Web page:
When the Pinehaven Fire roared across 500 acres in southwest Reno Nov. 17, destroying five homes and forcing the evacuation of 1,200 other residences, Kurt Hoge watched the conflagration on television.
“That was the neighborhood that I first lived in when we moved to Reno from Truckee when I was a sophomore in high school,” said Hoge, the owner of Reno Type. “I saw the neighborhood and houses that I recognized in flames. I wanted to do something to help.”
Hoge called the Atlantis Hotel-Casino and reserved a block of 25 rooms that were made available to evacuees. He spoke to a friend who secured another 10 rooms for families displaced by the fire.
“So many people are struggling so hard in the pandemic,” he said. “I’m doing fine, but so many people aren’t. I can’t solve all the world’s problems, but when I saw the fire, I thought that buying a couple thousand dollars worth of hotel rooms is within my means.”
Empathy and sympathy
Hoge said maybe he has a form of “survivor’s guilt,” but those who know him said they weren’t surprised by his generosity in November. It’s in his nature, they said.
“He really feels for people,” said Davey Worthey, production manager at Reno Type. “He feels for the community. He genuinely wants to make sure people are OK. He loves this community and wants to keep it thriving and moving in a good direction.”
“I think it’s (Hoge’s) general empathy, his sympathy, for people in general that drives him to help people. Like the fire – people couldn’t go home – and he feels for them. He knows he’s just a little guy, but if every little guy would do half of what he does, the community is going to be better during these hard times.”– Davey Worthey, production manager at Reno Type.
“Kurt Hoge is the real deal; just a solid dude,” said Rachel Gattuso, founder and president of the Gattuso Coalition, a Reno communications firm that works with many local non-profit groups and charities. Reno Type regularly offered a 20% discount to non-profit entities, she said, but during the pandemic the firm did printing at or below cost for groups that had to depend on direct-mail fund-raising in lieu of their cancelled in-person events.
Some non-profit organizations are doing fairly well during the pandemic, Hoge said. Many were able to secure government loans under the CARES Act and “many people have been a bit more generous with their giving.” Still, he said, non-profit groups always need support. “I try to help organizations that are doing good work,” he said.
Hoge, a graduate of Reno High School and the University of Nevada, Reno, ran a non-profit called Project Great Outdoors about 20 years ago. The organization enabled kids from urban neighborhoods to take river raft trips and experience the wilderness. After awhile, the rafting experience expanded from an adventure trek to include more of a “teaching and experimental education” component, he said. “It also became about the kids exploring their connections – with the world, themselves and with others.”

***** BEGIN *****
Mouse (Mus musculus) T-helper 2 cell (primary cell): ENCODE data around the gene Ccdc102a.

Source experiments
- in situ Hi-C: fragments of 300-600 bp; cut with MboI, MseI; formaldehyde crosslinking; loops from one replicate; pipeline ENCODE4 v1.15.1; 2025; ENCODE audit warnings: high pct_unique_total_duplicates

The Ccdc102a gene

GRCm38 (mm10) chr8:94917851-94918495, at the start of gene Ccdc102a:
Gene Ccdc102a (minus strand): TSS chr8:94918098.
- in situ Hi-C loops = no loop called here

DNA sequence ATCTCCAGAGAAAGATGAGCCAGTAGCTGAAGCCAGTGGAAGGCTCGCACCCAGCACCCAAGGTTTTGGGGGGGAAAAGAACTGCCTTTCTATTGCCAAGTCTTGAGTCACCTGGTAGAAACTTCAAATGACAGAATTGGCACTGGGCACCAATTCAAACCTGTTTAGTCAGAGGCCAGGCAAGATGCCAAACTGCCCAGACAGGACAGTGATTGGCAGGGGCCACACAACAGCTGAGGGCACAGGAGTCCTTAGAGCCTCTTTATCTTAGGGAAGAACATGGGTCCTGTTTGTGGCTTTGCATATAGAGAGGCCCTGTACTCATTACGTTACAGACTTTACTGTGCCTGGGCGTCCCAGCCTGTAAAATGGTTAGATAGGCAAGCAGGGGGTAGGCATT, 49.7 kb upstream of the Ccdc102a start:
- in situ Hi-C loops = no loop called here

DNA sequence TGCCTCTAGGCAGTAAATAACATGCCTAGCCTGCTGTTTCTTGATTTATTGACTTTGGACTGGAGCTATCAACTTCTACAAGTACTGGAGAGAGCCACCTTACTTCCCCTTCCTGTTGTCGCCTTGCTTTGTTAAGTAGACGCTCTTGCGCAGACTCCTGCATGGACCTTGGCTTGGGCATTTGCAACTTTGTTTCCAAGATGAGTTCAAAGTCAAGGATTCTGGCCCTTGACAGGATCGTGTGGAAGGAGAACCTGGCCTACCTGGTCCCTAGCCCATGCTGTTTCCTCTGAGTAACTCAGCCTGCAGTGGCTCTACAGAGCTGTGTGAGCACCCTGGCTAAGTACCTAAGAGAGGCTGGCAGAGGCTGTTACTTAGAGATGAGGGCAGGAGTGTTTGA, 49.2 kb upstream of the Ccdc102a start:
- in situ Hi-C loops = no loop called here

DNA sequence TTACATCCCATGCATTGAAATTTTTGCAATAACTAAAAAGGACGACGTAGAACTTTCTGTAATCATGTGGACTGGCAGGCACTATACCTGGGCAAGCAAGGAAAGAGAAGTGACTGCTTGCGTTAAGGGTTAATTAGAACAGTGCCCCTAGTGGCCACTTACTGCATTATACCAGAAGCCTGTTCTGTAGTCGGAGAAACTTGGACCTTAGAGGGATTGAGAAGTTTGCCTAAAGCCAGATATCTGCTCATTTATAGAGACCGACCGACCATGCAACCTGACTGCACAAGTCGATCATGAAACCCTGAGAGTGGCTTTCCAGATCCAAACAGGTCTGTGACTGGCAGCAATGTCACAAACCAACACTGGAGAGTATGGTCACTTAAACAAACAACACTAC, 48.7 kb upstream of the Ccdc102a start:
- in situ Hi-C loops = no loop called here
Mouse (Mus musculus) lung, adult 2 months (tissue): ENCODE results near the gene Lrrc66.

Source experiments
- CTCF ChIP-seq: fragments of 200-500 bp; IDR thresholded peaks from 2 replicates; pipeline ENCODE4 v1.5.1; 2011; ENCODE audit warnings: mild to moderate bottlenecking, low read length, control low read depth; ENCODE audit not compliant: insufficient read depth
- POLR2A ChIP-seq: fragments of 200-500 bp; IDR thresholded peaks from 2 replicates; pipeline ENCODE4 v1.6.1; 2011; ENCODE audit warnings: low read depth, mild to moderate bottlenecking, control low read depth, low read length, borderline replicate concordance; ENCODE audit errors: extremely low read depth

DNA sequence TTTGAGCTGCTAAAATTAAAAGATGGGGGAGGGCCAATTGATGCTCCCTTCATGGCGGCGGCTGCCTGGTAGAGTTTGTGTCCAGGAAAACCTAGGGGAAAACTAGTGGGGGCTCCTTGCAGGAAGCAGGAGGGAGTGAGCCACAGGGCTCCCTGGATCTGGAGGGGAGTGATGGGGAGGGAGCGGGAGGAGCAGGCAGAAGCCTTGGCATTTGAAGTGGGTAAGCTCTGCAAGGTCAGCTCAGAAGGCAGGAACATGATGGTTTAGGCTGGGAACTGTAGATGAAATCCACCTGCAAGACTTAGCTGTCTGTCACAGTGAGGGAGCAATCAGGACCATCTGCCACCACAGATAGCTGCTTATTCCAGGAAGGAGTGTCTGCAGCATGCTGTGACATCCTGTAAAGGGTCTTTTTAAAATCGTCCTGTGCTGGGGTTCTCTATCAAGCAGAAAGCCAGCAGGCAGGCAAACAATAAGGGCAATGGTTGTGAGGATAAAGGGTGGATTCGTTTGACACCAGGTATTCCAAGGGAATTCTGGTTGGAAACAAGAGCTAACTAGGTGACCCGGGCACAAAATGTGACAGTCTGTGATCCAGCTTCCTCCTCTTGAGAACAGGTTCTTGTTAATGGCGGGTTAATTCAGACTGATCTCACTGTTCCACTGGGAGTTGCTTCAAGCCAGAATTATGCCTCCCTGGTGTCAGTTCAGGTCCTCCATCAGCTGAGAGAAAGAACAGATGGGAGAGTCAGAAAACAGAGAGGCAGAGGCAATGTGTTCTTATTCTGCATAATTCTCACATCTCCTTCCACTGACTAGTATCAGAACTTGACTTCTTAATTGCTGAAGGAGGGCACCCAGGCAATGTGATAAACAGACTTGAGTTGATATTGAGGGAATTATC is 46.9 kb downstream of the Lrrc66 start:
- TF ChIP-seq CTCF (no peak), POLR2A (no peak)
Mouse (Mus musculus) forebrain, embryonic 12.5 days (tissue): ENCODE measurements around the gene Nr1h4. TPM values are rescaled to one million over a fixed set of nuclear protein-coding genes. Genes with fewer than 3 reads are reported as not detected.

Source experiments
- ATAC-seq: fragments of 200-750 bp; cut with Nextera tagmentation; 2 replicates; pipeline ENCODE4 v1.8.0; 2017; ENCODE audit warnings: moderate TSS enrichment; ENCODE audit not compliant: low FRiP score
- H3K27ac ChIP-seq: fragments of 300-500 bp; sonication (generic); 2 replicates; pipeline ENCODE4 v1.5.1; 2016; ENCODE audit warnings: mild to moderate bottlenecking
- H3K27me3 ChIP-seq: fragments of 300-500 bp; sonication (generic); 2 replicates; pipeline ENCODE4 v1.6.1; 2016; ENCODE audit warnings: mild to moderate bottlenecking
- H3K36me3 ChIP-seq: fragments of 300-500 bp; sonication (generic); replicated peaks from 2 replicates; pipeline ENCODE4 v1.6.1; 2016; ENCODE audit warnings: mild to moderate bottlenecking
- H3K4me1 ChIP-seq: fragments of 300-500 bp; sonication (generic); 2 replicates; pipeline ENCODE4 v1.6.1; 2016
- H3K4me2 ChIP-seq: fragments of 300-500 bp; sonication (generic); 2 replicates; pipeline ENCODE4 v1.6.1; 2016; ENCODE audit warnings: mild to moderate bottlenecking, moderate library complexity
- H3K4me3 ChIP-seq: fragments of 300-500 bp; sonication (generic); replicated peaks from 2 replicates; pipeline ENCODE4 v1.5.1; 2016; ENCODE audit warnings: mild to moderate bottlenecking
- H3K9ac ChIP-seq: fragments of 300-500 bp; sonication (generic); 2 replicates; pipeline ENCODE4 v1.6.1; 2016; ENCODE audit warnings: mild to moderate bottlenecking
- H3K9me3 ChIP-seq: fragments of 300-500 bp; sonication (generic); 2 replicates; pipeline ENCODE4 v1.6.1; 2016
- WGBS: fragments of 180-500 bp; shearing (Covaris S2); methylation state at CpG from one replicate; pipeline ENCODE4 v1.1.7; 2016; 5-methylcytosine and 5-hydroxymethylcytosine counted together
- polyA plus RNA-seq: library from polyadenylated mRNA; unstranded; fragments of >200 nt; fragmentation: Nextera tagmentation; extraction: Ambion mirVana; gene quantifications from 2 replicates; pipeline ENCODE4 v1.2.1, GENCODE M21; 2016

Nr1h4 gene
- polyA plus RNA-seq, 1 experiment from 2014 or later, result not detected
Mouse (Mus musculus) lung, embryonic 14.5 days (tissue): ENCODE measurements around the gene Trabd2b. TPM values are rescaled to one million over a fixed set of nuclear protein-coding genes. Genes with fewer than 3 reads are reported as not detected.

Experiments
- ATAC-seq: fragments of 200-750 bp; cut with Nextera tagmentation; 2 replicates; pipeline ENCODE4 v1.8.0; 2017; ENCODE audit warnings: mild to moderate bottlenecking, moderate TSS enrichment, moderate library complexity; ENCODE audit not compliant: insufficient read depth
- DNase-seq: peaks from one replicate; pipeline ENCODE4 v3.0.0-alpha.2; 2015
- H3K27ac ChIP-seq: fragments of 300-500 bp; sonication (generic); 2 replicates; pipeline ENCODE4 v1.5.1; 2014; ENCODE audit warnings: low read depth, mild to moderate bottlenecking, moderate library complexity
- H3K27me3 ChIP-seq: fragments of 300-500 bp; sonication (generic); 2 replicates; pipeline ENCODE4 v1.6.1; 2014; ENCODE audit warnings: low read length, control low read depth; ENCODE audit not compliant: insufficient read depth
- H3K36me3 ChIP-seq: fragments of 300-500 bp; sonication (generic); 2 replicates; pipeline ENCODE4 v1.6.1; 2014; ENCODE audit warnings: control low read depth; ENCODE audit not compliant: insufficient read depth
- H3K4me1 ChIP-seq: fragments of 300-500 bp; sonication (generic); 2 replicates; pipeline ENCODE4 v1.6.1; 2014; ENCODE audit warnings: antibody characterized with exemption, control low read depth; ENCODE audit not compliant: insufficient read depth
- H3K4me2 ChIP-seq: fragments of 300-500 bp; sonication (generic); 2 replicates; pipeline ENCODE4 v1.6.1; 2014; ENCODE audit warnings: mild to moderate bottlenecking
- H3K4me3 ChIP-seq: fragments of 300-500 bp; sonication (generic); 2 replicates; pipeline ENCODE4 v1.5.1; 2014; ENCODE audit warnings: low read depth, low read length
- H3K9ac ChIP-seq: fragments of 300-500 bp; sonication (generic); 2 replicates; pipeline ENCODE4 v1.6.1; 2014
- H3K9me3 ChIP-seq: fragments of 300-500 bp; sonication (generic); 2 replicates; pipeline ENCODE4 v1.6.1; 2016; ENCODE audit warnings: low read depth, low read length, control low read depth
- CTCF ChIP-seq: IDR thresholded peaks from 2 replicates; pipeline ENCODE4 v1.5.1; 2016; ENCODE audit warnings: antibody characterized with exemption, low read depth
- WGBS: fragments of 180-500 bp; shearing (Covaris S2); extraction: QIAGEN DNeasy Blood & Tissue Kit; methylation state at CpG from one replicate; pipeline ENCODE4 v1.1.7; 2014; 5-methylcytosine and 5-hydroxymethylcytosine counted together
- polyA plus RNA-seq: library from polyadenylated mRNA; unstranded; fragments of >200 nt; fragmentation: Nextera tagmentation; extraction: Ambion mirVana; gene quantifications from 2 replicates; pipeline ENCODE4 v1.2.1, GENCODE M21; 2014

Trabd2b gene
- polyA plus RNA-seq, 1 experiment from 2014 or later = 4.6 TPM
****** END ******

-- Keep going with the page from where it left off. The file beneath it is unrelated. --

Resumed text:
Project Great Outdoors also was an education for Hoge, who was suddenly writing grants, dealing with development directors and learning about the challenges faced by non-profit groups. “It opened my eyes to a whole world of work that needed to be done,” he said.
Schools and small businesses
When Hoge sees a need, he often takes action, Worthey said. When Washoe County Schools reopened, Hoge started a GoFundMe account for Alice Maxwell Elementary School in Sparks to cover the costs of signs that were needed to comply with the new COVID-19 safety rules. “That way, the money didn’t have to come out of the school’s budget for the kids,” Worthey said.
“Reno Type also printed COVID-19-related signs, posters, and door hangers that are free to people who needed them,” Gattuso said. In addition, she said, Reno Type helped out the Nevada Landscape Golf Tournament, an event that raises money to assist small local businesses.
Evolution of printing
Hoge has owned the business for 18 years. Reno Type is the only union print shop in Northern Nevada and does a lot of the direct-mail printing for local political campaigns. The firm began 30 years ago and was a local pioneer in digital printing technology. It handles the usual on-paper print jobs, but also does fine-art reproduction and printing on promotional items, including mugs, pens, key chains, tote bags and anything else that will take an image.
The company also offers mailing and addressing services and 3-D environment scanning, which allows computer users to virtually tour a location in three dimensions. With Hoge at the helm, the business has evolved light years beyond what Ben Franklin ever could have imagined. Even in this digital dimension, though, the heart of the business beats with the rhythm of presses turning out tangible products that can be held in a human hand.
“I thought I’d run Reno Type for five years and then retire,” Hoge said. “I was wrong; I just kept going.”
The community matters
He said making more money isn’t what motivates him.
“I see Reno Type as an extension of me, but it exists not only to enrich me. It’s capitalism; I’m trying to make money. But making money does me no good if I live in a town that isn’t also thriving. Giving back is a key part of Reno Type’s corporate culture.”– Kurt Hoge, owner of Reno Type.
Hoge said he doesn’t think his views are uncommon. “One of the reasons I love this area is, on the whole, people are very kind and very generous,” he said. “What’s holding us back isn’t our generosity, it’s our means. Too many people have the choice of eating or of giving. There’s no shortage of generosity; there’s a shortage of ability to give. Housing prices are high and wages are low.
“My belief is that we all do better when we all do better.”